Mobile technology means new fraud techniques
Scammers scour for ways to rip you off with the latest gadgetry
What evolves almost faster than technology? Nefarious ways to steal money from people using that technology.
The hot new tactics among cyberthieves: QR code fraud, mobile-technology malware and email scams powered by gift cards, not credit cards. That is, for now. Cyber criminals are like sports dopers; it's their business to stay a step ahead of the game. "We beat them, they have a new variant within 48 hours," says Nick Nascimento, owner of aGeek2Go, a San Diego-based information technology support and service company.
"These aren't kids in a garage. They are people in high-rises driving nicer cars than we do," Nascimento says. "The sophistication, the sheer masses of bandwidth -- this is big-time business."
Nascimento and others explain three hot cybercrime strategies, and how to avoid them.
1. QR Code Fraud: QR codes are those black-and-white squares that look like modern art; in reality they are condensed URLs. When scanned, they lead users to a Web page. Marketers love them because they're instant and accurate, says Tony Anscombe, senior security analyst in the San Francisco office of AVG, an Amsterdam-based security software firm. "It's not relying on me remembering anything or typing anything," Anscombe says.
QR codes become fraudulent two ways. The first is when they're designed to contain malware. When the user scans the code, the malware loads -- in the background, invisibly -- onto the user's mobile phone. When users open a mobile wallet, or access their bank information with the phone, the malware captures that information and relays it to the creator of the nasty QR code, who then uses it to steal from bank accounts and make fraudulent credit card charges.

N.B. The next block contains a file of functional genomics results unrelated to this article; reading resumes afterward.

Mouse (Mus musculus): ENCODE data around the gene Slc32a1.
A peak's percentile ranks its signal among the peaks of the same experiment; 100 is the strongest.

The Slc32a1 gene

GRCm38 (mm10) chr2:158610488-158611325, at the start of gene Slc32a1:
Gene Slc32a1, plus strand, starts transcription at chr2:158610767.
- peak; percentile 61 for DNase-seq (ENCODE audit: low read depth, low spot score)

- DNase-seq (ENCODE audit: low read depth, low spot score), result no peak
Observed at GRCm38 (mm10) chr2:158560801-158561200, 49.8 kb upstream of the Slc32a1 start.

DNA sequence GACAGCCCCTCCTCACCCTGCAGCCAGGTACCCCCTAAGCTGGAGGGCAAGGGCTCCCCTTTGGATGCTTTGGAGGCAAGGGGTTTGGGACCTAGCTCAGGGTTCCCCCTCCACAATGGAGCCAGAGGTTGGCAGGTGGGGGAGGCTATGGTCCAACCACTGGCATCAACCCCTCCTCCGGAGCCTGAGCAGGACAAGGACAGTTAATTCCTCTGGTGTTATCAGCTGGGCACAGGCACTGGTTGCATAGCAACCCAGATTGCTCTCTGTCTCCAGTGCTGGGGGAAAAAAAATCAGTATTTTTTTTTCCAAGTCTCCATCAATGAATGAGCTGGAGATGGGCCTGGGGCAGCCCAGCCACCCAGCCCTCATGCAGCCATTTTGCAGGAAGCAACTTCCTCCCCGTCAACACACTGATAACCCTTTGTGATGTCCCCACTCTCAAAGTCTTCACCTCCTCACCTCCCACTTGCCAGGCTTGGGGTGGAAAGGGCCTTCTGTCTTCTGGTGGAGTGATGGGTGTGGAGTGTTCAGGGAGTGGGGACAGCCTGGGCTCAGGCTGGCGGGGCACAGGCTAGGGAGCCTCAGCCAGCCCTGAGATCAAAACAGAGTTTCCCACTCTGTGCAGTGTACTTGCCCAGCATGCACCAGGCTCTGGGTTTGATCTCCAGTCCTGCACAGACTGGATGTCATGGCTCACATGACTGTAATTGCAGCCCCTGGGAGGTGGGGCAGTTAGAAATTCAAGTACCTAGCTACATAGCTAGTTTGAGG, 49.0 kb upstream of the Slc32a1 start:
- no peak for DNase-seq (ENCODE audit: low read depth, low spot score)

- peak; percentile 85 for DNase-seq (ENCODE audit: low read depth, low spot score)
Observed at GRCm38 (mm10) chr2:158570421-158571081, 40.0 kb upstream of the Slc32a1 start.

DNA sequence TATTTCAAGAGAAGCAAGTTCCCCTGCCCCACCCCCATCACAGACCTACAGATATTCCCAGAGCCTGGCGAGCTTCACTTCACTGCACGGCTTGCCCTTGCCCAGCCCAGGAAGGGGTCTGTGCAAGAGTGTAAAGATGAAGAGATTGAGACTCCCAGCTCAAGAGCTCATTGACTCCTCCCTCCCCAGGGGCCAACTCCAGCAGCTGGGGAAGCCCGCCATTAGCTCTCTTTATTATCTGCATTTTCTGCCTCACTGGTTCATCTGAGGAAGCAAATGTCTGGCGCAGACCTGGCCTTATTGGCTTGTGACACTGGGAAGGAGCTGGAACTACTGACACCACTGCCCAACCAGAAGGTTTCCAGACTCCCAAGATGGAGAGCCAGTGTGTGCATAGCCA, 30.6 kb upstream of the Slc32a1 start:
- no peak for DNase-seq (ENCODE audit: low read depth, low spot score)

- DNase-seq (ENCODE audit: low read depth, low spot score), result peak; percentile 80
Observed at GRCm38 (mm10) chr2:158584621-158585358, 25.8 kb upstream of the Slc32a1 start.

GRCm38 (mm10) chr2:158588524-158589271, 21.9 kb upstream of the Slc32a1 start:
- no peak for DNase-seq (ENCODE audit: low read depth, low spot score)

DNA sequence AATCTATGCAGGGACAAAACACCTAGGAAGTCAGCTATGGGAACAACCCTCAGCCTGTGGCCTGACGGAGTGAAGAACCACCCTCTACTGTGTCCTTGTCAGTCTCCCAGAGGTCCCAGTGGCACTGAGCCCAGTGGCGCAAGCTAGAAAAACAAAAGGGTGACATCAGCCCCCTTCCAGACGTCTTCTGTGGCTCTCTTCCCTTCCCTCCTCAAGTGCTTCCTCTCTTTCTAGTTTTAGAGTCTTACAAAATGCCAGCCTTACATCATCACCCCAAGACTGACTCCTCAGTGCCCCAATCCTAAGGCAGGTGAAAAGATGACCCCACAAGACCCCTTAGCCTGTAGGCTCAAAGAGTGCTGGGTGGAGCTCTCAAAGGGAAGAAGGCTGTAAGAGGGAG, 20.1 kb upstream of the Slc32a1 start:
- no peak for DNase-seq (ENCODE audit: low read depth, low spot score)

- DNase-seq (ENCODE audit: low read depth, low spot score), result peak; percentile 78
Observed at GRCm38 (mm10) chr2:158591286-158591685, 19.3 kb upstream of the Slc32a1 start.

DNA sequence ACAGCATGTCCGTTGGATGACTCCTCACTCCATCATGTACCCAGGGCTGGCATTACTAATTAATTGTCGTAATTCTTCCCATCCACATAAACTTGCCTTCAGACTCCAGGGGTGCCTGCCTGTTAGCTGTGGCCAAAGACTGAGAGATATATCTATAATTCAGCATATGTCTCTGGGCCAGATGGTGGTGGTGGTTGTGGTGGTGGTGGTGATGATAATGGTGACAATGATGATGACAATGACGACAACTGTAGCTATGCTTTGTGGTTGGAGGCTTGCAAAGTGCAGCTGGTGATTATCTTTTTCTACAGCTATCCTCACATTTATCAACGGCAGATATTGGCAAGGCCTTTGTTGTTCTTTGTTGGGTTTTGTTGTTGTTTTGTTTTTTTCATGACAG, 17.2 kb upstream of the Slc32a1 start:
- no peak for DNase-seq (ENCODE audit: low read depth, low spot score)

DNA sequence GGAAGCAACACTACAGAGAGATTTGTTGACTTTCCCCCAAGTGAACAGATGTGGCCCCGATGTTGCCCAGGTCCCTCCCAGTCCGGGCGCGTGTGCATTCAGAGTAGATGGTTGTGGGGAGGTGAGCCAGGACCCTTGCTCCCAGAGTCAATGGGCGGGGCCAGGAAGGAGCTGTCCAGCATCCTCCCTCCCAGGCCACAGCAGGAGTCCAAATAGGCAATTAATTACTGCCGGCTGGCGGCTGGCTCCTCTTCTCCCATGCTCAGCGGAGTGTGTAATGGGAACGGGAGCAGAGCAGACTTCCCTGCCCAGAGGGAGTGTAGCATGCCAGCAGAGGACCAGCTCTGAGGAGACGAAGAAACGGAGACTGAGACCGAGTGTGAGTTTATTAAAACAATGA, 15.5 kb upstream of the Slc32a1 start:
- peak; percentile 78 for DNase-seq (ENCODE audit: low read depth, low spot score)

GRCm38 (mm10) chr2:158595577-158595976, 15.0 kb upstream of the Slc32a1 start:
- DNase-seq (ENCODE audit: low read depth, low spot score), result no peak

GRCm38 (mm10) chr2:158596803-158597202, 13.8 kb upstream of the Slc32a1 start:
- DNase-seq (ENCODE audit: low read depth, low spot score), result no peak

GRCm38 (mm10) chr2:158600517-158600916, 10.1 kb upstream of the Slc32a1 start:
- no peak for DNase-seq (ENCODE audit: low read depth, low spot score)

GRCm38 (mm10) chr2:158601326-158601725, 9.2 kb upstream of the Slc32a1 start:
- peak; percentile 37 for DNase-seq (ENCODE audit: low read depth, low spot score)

Fraudulent QR codes can also lead users to a legitimate-looking URL that asks for permission to send texts (SMS messages). Users who consent begin getting premium texts, which show up as 50-cent, $1 or other small charges on a cellphone bill, a charge most users wouldn't notice, Anscombe says. Those small charges, spread over hundreds or thousands of cellphone bills, add up to big money for the criminals.
How to avoid it: First, download a QR code security app; makers include AVG Mobilation, Norton Mobile Security and Lookout Mobile Security. The apps will let the user know if the QR code will lead to a malicious site. Second, resist the urge to scan any random QR code you come across, particularly if the code is on a poster or looks pasted-on. Thieves circulate these codes by developing them, printing them and sticking them in easy-to-see places, Anscombe says. If you absolutely must play with QR codes, do so at places of commerce you trust.